The Maritime History of the Great Lakes
Daily News (Kingston, ON), Nov. 23, 1857

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p.2 The Storm - The wind storm which sprang up on Thursday night continued all day Friday; and Friday night the wind increased to such violence as to impede the progress of pedestrians in the streets, and lashed the waters of Ontario into a foam. Vessels on the lakes must have suffered great damage, as the cold, snow, and wind combined, rendered it almost impossible to work a vessel. But it is hoped there were not many out of reach of a haven when the storm commenced. Such was the fury with which the waves lashed the vessels lying at the wharves here, that men were kept watching the steamers and schooners all night, but no material injury happened to any of them. The warehouse erected on the breakwater of the Marine Railway was entirely destroyed by the united force of the wind and waves; and the Hon. John Hamilton's wharf, fronting his residence, was completely broken up and washed away, and a small boat lying adjacent was blown into the street and broken to atoms. A skiff belonging to Mr. Miller, at the Tannery wharf, was washed away and smashed at the Water-works wharf. On King street, in front of Garratt's wharf, the road was submerged, and a great portion of the surface earth washed away; and Garratt's wharf was demolished...

We also learn that the wharf and a part of the storehouse at Port Sydney, a few miles below this city, on the St. Lawrence, were washed away, also a quantity of cordwood which was piled on the wharf.

There is reason to apprehend that the disasters on the upper lakes have been numerous and extensive, as by accounts from Chicago in the beginning of last week.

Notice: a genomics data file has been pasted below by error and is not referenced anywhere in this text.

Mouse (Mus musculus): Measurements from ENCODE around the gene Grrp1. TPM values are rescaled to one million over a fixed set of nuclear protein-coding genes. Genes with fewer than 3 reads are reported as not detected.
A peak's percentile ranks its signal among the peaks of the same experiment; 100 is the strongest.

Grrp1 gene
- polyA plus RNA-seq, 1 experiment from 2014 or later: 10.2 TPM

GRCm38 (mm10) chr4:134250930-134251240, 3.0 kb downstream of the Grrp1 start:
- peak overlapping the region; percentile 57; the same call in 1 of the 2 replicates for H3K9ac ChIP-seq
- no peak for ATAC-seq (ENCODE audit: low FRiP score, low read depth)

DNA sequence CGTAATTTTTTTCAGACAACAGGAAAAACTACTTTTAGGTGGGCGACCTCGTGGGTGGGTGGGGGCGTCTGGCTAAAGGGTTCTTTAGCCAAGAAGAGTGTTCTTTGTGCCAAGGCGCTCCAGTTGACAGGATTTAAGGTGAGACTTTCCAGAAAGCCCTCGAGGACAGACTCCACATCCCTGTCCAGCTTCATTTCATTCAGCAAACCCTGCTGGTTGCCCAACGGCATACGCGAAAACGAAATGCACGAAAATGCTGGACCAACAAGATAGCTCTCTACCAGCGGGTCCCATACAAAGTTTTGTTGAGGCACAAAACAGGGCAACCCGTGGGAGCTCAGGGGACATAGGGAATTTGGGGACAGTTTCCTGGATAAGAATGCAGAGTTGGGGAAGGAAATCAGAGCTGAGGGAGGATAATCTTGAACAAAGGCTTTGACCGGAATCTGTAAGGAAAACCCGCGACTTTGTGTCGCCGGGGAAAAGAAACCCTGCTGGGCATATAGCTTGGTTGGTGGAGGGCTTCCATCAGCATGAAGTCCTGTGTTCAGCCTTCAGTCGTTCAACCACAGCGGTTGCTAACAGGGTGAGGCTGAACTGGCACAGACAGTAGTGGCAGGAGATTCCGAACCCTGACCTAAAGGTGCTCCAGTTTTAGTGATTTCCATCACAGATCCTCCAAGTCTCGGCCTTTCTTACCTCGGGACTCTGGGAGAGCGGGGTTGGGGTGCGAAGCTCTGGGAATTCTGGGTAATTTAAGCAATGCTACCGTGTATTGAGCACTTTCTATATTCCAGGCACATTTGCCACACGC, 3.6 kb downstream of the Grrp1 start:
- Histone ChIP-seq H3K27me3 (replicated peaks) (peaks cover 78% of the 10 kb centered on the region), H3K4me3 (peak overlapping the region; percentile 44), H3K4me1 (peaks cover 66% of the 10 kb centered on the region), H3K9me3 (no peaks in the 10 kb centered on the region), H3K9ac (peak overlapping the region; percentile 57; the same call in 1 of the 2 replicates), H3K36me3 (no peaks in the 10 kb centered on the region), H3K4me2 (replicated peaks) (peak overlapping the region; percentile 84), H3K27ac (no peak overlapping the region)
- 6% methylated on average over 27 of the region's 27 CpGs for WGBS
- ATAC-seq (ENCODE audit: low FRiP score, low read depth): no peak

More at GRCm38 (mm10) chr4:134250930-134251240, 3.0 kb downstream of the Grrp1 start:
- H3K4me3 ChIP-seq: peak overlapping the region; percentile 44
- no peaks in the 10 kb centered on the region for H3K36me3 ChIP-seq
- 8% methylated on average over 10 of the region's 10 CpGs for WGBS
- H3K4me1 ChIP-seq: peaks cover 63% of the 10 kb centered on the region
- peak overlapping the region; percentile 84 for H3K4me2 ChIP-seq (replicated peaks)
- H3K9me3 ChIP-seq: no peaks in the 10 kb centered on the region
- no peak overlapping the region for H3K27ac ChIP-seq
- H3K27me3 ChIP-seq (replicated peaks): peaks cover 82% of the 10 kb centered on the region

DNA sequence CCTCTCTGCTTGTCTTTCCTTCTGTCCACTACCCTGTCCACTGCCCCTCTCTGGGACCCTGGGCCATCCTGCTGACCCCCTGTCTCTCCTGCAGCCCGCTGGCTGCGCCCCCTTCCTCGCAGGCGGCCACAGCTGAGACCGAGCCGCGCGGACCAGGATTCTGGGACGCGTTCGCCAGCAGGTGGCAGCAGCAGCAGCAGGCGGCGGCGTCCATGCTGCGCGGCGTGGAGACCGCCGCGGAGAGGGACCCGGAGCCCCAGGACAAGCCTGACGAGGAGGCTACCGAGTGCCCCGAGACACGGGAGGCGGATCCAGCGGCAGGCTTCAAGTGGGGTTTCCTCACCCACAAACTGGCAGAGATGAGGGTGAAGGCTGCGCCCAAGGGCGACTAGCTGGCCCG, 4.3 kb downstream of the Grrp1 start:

The schooner Royal Oak lost both her anchors while riding out the gale in South Bay on Friday night, and ran for Kingston, where she struck against the Cataraqui Bridge. The force of the blow being lessened by a line thrown out in season, no damage was done to the vessel, but the bridge was slightly injured.

-The Life-boat provided by the Government for Port Hope harbor, the Atlas says, is lying near the beach opposite the Canada House full of water, and having neither oar nor boat hook near it. This is surely an oversight on the part of the harbor commissioners.

Rideau Canal - tolls higher than on St. Lawrence according to M.K. Dickinson, forwarder of Montreal. [Merrickville Chronicle]

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Nov. 23, 1857
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Rick Neilson
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Public domain: Copyright has expired according to the applicable Canadian or American laws. No restrictions on use.
Maritime History of the Great Lakes
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Daily News (Kingston, ON), Nov. 23, 1857